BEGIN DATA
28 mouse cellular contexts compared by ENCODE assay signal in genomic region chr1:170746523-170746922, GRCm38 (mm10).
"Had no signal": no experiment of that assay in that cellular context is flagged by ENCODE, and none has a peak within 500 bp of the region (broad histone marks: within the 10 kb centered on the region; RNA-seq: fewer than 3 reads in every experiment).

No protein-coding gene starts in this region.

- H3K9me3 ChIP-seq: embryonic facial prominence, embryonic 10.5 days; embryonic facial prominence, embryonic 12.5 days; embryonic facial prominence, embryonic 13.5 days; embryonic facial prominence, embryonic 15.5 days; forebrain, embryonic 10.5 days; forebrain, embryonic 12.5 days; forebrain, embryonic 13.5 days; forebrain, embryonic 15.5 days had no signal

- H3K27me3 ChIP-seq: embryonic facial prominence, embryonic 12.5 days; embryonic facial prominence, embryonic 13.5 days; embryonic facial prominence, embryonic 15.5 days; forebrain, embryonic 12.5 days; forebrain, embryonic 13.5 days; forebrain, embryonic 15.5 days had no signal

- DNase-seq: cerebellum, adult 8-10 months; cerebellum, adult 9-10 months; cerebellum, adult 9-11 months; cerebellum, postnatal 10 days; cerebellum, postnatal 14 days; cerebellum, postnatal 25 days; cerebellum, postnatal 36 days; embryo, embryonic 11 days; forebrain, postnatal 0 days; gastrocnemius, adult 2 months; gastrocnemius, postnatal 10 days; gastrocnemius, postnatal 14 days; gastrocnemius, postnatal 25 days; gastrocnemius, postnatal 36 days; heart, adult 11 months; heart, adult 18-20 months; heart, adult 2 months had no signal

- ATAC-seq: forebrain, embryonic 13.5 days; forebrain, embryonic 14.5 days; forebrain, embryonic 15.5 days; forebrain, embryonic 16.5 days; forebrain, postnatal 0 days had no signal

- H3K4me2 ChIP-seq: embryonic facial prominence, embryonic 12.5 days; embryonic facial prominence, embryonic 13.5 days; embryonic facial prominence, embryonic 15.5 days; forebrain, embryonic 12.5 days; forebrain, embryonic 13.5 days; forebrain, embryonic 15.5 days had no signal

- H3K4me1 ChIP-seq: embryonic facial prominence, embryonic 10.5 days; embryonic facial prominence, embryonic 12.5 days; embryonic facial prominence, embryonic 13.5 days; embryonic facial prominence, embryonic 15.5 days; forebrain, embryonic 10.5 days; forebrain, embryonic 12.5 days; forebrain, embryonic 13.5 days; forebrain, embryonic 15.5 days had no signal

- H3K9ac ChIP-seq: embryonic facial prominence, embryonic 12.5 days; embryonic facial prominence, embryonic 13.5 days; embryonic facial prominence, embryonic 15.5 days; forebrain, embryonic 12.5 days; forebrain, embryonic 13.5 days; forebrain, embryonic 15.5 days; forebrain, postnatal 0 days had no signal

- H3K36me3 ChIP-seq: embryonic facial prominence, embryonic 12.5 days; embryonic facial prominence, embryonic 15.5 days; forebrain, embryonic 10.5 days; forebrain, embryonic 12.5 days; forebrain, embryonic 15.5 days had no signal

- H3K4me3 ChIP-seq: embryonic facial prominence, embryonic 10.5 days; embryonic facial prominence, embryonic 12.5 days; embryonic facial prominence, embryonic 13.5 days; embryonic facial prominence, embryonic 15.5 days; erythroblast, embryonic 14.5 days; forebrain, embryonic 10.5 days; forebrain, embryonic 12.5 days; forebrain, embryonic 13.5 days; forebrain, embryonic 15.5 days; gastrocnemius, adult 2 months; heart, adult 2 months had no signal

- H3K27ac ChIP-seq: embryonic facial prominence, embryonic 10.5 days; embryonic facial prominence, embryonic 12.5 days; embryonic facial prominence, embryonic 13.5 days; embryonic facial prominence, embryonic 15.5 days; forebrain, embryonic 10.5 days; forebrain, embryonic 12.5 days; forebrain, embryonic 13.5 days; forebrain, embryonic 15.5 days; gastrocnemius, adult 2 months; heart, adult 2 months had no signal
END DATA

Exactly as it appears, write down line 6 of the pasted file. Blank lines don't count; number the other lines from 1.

- DNase-seq: cerebellum, adult 8-10 months; cerebellum, adult 9-10 months; cerebellum, adult 9-11 months; cerebellum, postnatal 10 days; cerebellum, postnatal 14 days; cerebellum, postnatal 25 days; cerebellum, postnatal 36 days; embryo, embryonic 11 days; forebrain, postnatal 0 days; gastrocnemius, adult 2 months; gastrocnemius, postnatal 10 days; gastrocnemius, postnatal 14 days; gastrocnemius, postnatal 25 days; gastrocnemius, postnatal 36 days; heart, adult 11 months; heart, adult 18-20 months; heart, adult 2 months had no signal